When the Bee reporters asked Soper if Chartrand phased him out of the Barney’s skim, he replied: “I have five points. I could bounce Chartrand off a wall and get my stock. I’m the last son-of-a-bitch that wanted Chartrand dead. Alive, he’s worth a quarter-million or better to me. Dead, he ain’t worth a quarter.” The quarter million was the amount Soper placed on the 5 percent hidden interest he allegedly held in Barney’s Club.
Today, Soper and Pursselley are dead. Pursselley went first, in 1987, at age 69, in Los Angeles. Soper followed in 1995 at age 71, in Laughlin.
Chartrand and His Short Life
Born on April Fools’ Day in 1926 in Fresno, California, Dick Chartrand grew up in the same town. At age 18, he was drafted into the U.S. Army Air Forces during the final days of World War II.
“He was never the same after that,” his mother, Elizabeth Chartrand, said.
It was during his time in the military that he learned to shoot craps. After being discharged, Chartrand returned to Fresno and worked with his father, Louis Chartrand, in the real estate business until 1950 when he was reactivated as an Air Force reservist for the Korean War.
Subsequently, he provided a charter air service, flying people from Fresno to Nevada to gamble. At some point, he also sold used cars. An FBI memo indicated that in 1962, he was running illegal card and craps games in a small building in the rear of the Fresno Auto Auction sales yard.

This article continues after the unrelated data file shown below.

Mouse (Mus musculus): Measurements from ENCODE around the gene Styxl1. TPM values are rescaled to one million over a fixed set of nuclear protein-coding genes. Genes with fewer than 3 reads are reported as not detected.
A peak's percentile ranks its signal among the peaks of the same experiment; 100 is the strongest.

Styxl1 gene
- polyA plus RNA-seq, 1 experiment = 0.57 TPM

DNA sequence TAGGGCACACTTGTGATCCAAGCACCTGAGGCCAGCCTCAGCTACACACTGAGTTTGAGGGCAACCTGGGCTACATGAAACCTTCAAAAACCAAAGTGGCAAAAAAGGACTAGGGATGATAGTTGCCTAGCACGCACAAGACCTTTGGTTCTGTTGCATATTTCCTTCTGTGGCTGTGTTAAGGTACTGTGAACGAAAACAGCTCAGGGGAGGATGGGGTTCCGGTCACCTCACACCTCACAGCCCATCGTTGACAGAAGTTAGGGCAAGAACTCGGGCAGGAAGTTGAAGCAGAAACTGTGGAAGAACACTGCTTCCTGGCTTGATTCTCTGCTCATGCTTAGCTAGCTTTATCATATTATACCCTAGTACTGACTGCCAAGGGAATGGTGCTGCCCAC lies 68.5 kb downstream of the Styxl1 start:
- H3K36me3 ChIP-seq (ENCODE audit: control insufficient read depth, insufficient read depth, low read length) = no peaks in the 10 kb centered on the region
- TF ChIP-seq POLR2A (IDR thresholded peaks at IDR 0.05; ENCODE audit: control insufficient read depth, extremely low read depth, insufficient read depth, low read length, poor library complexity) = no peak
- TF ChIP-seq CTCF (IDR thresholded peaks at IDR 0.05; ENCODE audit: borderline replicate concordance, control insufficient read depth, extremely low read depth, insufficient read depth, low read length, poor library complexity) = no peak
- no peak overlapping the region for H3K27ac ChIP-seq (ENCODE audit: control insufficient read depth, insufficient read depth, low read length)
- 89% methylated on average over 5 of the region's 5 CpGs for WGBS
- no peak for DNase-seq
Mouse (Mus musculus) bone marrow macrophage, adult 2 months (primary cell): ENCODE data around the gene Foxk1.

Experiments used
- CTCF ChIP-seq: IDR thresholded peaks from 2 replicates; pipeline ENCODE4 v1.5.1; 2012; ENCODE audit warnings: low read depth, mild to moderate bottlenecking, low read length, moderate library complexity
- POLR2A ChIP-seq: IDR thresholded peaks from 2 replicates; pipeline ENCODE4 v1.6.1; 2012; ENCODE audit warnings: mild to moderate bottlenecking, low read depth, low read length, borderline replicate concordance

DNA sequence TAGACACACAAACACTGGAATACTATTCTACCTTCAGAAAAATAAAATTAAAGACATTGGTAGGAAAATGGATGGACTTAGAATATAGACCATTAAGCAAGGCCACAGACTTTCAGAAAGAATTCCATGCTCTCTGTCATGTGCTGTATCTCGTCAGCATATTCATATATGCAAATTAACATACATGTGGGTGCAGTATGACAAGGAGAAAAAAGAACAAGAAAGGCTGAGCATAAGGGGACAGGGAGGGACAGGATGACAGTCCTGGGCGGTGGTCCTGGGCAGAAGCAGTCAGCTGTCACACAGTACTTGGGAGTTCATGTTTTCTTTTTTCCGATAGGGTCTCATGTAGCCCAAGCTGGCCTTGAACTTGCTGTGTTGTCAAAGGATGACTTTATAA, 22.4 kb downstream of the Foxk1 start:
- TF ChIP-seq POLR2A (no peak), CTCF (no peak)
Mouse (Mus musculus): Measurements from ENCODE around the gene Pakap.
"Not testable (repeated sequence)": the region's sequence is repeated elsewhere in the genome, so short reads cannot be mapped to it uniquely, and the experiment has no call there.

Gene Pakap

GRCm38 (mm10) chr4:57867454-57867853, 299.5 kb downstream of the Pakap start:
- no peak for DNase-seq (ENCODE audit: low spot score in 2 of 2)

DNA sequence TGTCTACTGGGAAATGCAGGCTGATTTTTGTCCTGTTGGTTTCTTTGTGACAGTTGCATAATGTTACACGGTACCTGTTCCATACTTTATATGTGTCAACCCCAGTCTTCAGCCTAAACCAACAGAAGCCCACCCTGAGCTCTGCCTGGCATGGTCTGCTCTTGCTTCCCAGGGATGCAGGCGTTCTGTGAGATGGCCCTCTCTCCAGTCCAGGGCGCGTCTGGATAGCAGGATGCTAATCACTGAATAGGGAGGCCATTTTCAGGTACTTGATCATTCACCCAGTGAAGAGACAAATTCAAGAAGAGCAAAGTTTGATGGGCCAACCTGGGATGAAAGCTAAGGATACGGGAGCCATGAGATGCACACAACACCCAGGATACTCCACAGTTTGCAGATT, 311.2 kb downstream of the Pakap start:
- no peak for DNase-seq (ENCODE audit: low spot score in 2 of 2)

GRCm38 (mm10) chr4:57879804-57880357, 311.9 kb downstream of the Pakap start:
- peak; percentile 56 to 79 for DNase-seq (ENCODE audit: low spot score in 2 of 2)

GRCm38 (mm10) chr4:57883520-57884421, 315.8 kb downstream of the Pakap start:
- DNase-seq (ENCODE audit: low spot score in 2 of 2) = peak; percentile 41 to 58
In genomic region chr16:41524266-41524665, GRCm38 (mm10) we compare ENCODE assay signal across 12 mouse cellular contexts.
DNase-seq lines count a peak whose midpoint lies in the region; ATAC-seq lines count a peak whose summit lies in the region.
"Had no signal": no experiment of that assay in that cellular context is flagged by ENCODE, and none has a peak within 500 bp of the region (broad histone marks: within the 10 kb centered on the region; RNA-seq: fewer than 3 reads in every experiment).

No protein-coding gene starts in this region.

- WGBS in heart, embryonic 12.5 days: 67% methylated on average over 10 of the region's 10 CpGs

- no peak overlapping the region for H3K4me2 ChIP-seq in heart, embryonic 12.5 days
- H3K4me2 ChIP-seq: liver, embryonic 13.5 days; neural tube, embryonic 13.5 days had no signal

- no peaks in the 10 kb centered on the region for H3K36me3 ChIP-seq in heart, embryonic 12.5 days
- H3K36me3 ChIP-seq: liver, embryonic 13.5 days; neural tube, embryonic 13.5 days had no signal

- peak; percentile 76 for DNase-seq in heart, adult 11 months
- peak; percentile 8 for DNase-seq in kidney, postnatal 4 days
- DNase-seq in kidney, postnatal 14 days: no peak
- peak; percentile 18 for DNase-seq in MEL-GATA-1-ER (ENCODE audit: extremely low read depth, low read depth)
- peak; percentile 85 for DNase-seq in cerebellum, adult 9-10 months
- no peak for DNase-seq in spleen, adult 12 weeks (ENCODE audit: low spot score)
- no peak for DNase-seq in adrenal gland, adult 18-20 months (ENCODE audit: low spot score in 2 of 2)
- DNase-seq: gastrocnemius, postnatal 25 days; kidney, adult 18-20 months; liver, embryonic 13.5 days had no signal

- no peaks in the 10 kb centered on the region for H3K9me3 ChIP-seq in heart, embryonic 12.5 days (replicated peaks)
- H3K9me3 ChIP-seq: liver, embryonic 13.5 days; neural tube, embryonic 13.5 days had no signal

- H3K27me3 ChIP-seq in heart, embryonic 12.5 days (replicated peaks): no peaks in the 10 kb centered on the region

The Fresnan began investing in and helping run Nevada casinos in 1961, first Barney’s Club and then the South Tahoe Nugget. At the time of his murder in 1968, he was living in Nevada’s swanky Skyland subdivision on Lake Tahoe’s East Shore. He had a girlfriend but no children.
The Murder-Robbery Instigator
Bud Soper was three years older than Chartrand, being born on July 5, 1923 in Corona, California. He was a “tough-talking, beefy, gray-haired man, who [could] be engagingly garrulous,” according to Sacramento Bee reporters.
In 1953, when Soper was 29 and reportedly working as a locksmith, he was arrested with others involved in an illegal dice game in Southern California. It isn’t clear if he was running or playing the game.
“I come out of the gutter in L.A., crawlin’ on my hands and knees, runnin’ sneak crap games,” he later told the Bee, in 1981.
Supposedly, Soper worked as a handyman for a wealthy person who unexpectedly left him all of his assets upon his death. With those, Soper funded one or more Nevada casinos and, thus, reinvented himself as a legitimate gambler.
The first of his gaming businesses was the Montgomery Pass Lodge & Casino, which he and a partner debuted in 1963.
Six months after Chartrand’s murder, in 1969, Soper and another investor opened the Monte Carlo Resort. Nearly a decade afterward, a group of physicians acquired the property and reopened it in 1978 under a new name, Crystal Palace.
Soper opened his third gambling house, the Regency Casino, in Laughlin in 1980. The following year, he launched the Silver Strike Casino in Tonopah.
“I’m just a plain old dirty-assed gambler,” he said of himself in 1991.
On February 19, 1995, Soper died at 71 years old in Laughlin.
Photos from The Sacramento Bee, Aug. 27, 1981